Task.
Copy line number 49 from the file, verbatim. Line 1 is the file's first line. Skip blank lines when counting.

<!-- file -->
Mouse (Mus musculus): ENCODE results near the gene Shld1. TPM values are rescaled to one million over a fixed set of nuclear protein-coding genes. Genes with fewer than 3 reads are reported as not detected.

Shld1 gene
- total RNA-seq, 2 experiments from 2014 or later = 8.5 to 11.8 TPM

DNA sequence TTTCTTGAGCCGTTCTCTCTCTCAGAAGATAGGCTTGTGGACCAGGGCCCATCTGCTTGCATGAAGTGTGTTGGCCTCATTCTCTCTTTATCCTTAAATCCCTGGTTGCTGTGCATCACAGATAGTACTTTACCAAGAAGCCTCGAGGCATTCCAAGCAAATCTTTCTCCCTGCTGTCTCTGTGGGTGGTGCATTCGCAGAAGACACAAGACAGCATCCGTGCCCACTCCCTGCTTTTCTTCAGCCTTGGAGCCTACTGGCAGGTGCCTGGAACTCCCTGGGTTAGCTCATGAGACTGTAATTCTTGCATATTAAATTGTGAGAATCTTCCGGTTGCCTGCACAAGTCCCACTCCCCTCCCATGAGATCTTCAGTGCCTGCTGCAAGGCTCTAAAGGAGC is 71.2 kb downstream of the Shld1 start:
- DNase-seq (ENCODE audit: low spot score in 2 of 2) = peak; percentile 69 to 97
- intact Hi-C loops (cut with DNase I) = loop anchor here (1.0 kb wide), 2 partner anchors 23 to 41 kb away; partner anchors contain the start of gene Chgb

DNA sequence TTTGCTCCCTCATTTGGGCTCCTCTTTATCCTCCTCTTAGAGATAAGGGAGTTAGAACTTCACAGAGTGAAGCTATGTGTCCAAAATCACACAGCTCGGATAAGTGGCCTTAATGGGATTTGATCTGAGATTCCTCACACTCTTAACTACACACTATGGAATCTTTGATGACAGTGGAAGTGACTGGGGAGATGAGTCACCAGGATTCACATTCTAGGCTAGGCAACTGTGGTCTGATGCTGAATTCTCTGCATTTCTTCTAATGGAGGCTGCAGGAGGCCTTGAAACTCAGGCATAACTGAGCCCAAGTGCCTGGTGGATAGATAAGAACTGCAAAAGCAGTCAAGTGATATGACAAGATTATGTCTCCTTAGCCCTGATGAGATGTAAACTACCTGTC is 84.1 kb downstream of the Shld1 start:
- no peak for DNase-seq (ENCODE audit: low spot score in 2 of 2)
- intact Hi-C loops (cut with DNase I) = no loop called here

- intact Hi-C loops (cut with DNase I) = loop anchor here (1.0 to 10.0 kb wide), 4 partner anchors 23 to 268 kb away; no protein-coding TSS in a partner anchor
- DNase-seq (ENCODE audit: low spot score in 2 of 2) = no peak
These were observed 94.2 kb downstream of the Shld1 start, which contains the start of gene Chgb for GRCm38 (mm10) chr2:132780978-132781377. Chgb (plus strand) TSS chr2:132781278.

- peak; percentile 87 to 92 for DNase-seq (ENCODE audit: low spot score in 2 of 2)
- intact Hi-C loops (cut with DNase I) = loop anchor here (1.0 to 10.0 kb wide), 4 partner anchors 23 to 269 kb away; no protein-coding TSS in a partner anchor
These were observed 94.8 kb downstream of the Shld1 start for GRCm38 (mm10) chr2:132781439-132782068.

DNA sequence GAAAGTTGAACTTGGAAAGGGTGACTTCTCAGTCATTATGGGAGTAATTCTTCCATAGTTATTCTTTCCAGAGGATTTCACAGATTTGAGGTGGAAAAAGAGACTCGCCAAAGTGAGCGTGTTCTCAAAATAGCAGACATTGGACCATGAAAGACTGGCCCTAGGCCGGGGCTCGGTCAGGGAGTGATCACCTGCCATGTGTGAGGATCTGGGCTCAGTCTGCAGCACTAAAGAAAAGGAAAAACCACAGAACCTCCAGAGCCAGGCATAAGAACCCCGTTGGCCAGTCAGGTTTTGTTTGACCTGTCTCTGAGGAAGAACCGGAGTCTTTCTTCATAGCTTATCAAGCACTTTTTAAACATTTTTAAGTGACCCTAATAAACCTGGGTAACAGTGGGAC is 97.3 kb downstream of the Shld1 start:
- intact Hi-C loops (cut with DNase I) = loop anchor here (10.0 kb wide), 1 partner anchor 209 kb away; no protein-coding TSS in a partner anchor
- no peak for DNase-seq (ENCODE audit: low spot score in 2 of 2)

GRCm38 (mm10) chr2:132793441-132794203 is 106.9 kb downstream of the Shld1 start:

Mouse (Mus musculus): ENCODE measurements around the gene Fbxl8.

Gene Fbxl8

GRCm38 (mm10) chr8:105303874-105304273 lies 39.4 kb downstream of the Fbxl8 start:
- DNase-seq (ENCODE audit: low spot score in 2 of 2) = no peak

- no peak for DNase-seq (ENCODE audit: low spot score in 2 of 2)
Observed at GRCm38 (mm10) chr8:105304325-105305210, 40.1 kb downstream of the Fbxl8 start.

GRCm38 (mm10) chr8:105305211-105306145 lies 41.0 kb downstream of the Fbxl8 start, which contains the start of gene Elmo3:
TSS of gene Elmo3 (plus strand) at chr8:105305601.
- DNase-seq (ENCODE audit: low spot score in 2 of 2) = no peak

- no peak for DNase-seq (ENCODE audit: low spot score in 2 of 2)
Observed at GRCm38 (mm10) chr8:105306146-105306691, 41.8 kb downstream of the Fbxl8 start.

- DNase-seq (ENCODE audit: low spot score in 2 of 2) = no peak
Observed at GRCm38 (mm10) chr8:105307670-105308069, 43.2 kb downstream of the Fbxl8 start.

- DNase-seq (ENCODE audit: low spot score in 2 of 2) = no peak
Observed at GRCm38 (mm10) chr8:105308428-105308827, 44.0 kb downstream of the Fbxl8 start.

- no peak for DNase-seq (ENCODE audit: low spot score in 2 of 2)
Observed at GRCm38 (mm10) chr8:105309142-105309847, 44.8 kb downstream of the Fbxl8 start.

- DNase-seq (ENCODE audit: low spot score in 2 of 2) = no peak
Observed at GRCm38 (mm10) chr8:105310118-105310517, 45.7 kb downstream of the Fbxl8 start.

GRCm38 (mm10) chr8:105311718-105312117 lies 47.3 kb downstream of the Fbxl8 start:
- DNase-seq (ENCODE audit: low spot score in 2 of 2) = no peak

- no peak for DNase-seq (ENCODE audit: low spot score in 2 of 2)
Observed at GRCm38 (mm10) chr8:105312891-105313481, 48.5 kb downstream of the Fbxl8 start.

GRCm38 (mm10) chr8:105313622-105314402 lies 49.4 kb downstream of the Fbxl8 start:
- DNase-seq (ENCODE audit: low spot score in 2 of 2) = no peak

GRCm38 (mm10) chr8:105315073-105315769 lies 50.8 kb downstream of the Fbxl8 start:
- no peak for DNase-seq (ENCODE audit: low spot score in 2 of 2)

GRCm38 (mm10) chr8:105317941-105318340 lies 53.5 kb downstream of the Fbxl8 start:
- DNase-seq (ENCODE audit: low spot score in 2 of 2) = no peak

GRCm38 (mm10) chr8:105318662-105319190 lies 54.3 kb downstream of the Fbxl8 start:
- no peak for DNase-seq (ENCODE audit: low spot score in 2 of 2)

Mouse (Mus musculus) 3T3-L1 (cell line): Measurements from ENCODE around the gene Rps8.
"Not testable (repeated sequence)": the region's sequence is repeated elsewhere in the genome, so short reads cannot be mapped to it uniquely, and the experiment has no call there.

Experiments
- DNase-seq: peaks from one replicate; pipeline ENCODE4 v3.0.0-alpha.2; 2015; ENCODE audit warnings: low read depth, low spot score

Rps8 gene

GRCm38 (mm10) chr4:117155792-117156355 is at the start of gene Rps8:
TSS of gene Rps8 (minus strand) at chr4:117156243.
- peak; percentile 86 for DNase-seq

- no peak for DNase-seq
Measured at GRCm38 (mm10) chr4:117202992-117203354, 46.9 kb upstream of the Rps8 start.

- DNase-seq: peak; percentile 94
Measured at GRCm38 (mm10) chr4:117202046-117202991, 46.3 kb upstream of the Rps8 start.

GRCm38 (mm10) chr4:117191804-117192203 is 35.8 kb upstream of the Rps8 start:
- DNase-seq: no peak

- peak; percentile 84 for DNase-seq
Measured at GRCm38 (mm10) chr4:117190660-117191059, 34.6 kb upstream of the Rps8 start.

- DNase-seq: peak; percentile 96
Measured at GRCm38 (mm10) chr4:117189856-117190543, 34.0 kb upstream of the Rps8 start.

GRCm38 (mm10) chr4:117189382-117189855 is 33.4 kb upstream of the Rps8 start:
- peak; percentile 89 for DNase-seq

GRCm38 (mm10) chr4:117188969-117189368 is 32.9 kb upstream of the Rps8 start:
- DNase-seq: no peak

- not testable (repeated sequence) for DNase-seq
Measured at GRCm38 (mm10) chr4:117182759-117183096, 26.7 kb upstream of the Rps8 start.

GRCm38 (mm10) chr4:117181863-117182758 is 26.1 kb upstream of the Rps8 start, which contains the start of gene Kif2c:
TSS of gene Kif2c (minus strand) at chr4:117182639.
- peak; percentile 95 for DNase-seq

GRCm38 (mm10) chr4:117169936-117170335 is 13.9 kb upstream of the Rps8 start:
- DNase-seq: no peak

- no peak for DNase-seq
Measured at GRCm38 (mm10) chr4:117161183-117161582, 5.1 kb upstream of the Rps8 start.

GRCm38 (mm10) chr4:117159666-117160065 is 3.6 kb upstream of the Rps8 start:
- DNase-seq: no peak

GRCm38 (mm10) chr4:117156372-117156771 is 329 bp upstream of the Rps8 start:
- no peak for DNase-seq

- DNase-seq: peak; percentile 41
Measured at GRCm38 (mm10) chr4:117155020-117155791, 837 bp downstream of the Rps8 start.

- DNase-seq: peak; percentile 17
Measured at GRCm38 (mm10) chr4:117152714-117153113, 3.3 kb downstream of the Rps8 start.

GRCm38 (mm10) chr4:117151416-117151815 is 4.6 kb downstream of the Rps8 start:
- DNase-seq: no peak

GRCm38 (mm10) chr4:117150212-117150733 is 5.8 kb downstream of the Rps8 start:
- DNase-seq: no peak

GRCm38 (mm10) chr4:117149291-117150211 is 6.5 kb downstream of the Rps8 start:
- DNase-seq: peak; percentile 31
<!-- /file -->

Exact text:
GRCm38 (mm10) chr8:105318662-105319190 lies 54.3 kb downstream of the Fbxl8 start: